Like many other Americans, I started baking sourdough bread during the pandemic. I love the process and the taste. As I’ve baked, I’ve also realized that cooking with a sourdough starter has similarities to blogging.
1. It’s scary to start
I wouldn’t have started baking sourdough if I’d had to create a sourdough starter on my own or shell out money to buy a starter. That’s because I figured there was little likelihood that my bread would turn out well. However, I received my sourdough starter—a fermented mix of flour and water—at no cost through my local Buy Nothing group, so I didn’t have anything to lose by trying it.
Similarly, starting to blog involved uncertainty about whether I’d succeed. When I started blogging, I had no idea that I’d eventually write and share well over 1,000 blog posts.
2. Little investment is required to start
Aside from my free sourdough starter, I had everything else I needed to start baking sourdough bread in my kitchen. I had all of the ingredients—flour, water, and salt. I also had two small Dutch ovens.
You can start blogging on a free platform like WordPress.org. As long as you also have a computer, you can start blogging for free.
3. Great instructions help
The woman who gave me my sourdough starter included two pages of feeding instructions with the starter. I read them religiously when I started. I trusted Google to find me a good bread recipe. I feel grateful that it took me to The Clever Carrot’s “Sourdough Bread: A Beginner’s Guide.” The step-by-step instructions turned out to be foolproof.
I wrote Financial Blogging: How to Write Powerful Posts That Attract Clients to provide step-by-step instructions for generating blog post ideas, organizing your ideas before you write, writing your first draft, and doing big-picture edits and line edits. My readers’ reviews say that I’ve achieved this goal.
4. Starting simply helps
Sourdough baking can get complicated. People buy special baskets called bannetons for shaping the sourdough, they use different techniques for giving structure to the dough, they coat the sourdough surface in rice flour so elaborate patterns that they cut in the bread’s surface will stand out, they create parchment paper slings to drop their dough into preheated Dutch ovens that’ll burn you if you accidentally brush against them, and they aim to create an “ear” that makes a slice of the bread look like a side view of a bunny rabbit with a long floppy ear. I haven’t done any of that fancy stuff yet. I might never have started sourdough if I’d thought all of that fuss was necessary.
Blogging can get complicated, too. You can go for elaborate graphics as illustrations, delve deeply into the best SEO keywords and how to implement them, and much more. Those techniques can pay off eventually, but they’re not necessary to get started.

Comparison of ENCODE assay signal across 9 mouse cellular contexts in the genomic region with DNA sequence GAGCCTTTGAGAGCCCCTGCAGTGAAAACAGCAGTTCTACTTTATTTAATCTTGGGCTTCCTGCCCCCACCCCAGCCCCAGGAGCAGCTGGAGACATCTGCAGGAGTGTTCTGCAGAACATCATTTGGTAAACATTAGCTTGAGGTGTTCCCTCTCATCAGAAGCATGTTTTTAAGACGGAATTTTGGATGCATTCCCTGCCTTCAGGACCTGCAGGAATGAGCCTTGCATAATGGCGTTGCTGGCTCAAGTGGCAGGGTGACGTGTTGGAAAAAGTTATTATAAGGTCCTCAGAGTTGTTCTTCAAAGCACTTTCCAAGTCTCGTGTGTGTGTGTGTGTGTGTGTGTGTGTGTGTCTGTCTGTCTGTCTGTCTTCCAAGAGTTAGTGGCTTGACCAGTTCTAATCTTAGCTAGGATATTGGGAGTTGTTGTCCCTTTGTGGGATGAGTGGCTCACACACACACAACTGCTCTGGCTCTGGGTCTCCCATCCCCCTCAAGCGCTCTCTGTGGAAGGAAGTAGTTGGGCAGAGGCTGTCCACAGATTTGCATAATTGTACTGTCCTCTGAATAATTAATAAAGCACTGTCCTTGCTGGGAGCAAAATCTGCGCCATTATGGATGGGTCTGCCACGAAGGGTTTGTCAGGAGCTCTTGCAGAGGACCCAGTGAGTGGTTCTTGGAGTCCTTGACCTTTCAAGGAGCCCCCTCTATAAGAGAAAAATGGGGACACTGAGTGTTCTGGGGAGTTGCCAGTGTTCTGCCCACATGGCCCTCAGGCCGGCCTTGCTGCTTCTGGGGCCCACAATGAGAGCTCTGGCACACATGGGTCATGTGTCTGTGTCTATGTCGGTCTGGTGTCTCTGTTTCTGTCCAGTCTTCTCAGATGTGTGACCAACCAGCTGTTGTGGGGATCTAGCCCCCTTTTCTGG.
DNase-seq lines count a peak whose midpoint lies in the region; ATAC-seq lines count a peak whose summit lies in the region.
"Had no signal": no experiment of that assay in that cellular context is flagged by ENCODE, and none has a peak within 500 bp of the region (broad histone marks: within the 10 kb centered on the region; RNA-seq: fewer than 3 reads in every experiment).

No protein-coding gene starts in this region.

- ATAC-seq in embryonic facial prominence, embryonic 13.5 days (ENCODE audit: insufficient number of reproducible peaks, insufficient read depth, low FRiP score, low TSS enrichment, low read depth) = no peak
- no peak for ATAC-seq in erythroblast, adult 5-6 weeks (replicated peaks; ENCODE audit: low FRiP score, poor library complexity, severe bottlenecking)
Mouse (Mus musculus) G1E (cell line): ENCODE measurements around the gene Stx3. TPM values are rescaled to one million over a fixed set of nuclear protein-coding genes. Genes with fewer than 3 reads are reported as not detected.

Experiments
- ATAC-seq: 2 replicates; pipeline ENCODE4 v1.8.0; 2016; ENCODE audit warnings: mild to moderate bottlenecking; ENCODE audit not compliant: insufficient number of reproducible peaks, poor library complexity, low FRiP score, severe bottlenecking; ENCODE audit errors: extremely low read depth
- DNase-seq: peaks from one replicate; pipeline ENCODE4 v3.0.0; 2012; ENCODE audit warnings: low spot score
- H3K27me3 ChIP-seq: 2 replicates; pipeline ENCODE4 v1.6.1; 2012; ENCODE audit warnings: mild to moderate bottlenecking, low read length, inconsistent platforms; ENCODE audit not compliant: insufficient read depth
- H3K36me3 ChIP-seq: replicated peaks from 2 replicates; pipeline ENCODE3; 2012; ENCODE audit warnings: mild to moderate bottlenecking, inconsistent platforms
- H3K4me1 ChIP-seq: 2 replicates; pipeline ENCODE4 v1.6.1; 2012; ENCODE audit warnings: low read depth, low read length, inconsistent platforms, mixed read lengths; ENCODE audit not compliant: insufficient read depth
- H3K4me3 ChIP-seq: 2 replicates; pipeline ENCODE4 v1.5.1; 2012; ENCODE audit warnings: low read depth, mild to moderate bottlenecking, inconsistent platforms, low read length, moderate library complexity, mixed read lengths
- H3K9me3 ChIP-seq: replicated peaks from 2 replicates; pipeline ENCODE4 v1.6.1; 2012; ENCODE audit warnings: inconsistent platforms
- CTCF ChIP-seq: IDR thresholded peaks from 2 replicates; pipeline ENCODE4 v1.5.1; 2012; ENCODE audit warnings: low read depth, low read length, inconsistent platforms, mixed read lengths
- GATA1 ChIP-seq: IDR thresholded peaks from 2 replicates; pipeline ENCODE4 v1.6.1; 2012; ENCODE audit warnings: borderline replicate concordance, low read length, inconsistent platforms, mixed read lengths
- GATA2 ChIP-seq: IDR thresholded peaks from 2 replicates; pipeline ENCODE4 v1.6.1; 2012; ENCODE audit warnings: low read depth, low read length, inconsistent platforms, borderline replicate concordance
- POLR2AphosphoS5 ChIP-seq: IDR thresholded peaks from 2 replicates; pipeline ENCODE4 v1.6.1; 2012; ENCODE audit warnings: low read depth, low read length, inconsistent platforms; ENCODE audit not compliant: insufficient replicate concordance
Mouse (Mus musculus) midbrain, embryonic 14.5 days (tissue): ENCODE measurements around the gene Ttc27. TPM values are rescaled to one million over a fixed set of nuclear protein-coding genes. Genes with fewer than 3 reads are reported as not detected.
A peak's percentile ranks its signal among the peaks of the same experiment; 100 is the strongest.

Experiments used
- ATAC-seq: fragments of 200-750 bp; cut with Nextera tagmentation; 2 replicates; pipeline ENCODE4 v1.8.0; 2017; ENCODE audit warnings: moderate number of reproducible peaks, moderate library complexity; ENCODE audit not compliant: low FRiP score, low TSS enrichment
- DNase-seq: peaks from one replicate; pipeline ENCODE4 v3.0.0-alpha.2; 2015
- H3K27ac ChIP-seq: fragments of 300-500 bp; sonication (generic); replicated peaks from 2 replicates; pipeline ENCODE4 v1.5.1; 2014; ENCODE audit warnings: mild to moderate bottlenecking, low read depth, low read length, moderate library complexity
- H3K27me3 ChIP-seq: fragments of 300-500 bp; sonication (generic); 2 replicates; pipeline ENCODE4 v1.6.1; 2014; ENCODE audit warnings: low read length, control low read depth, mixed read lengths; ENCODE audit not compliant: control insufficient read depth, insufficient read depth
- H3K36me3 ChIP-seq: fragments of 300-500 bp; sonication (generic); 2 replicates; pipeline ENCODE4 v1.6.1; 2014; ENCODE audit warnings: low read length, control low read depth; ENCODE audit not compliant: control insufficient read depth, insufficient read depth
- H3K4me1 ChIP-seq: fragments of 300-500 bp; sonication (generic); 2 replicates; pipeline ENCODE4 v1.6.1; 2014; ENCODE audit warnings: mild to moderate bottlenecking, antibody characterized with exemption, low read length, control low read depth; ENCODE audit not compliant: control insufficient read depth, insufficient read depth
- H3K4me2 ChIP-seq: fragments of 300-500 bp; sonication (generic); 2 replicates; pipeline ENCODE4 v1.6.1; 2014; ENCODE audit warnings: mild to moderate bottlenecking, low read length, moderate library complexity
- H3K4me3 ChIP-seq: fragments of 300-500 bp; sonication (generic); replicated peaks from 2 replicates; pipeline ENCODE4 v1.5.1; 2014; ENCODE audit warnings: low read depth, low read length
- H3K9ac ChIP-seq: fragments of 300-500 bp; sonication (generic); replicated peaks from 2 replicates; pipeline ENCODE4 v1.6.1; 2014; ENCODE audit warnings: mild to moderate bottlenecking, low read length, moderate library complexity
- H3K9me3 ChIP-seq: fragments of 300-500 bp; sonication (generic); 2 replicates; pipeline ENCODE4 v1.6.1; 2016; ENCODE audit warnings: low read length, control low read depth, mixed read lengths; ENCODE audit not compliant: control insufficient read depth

5. Good tools help
Measuring your sourdough using a scale instead of measuring cups helps because the 500 grams of flour add up to a different number of cups depending on various factors. I quickly upgraded to a digital kitchen scale from my manual scale. I also benefited from buying an instant-read food thermometer to check the inner temperature of my loaves so I can confirm they’re not under- or over-baked.
For blogging—or any kind of writing—I find mind mapping incredibly helpful at the idea generation, organization, and analysis stages of writing and editing. I’m also a fan of automated tools, such as PerfectIt (subscription required) and Grammarly (free version available). Folks who care a lot about search engine optimization may benefit from tools like Yoast or Wordstream’s free keyword tool.
6. There’s a role for discard
The process of nurturing a sourdough starter means that most bakers generate more starter than they can maintain or bake, so it becomes “discard.” That’s why there’s a whole category of recipes for this flour-water mix, including this great collection of sourdough discard recipes from King Arthur Flour. I’ve regularly been making a double batch of the sourdough pizza crust recipe since I discovered it early this spring. My second favorite recipe is for sourdough popovers.
Discards from your blog posts can also turn into something useful, as I discussed in “Save your trash to feed your blog.”
7. There are many variations on the basic recipe
I’ve experimented with many variations on the basic sourdough recipe. I’ve used different kinds of flour, seeds, dried fruit, herbs, spices, and even vegetables and cheese.
Similarly, there are many different formats for blog posts and different ways to approach a topic.
8. Even failures can be tasty
I have yet to bake an outright failure. However, my friend June tells me that it’s easy to turn a failed bread into croutons or bread crumbs. Bread pudding is another option.
Similarly, an idea that doesn’t turn into a full-blown blog post may still help you somewhere. For example, it might turn into an example that you include in a client email or an item in a FAQ on your website.
9. There’s always more to learn
With less than a year of sourdough baking behind me, I still have a lot to learn. I’ve started keeping a sourdough journal where I record the variations that I try and the problems that I encounter. I hope these notes will help me to improve.
I’m still learning about the craft of writing and blogging. Part of the reason I blog is to help me think through the lessons I’ve learned.
Disclosure: If you click on an Amazon link in this post and then buy something, I will receive a small commission. I provide links to books only when I believe they have value for my readers.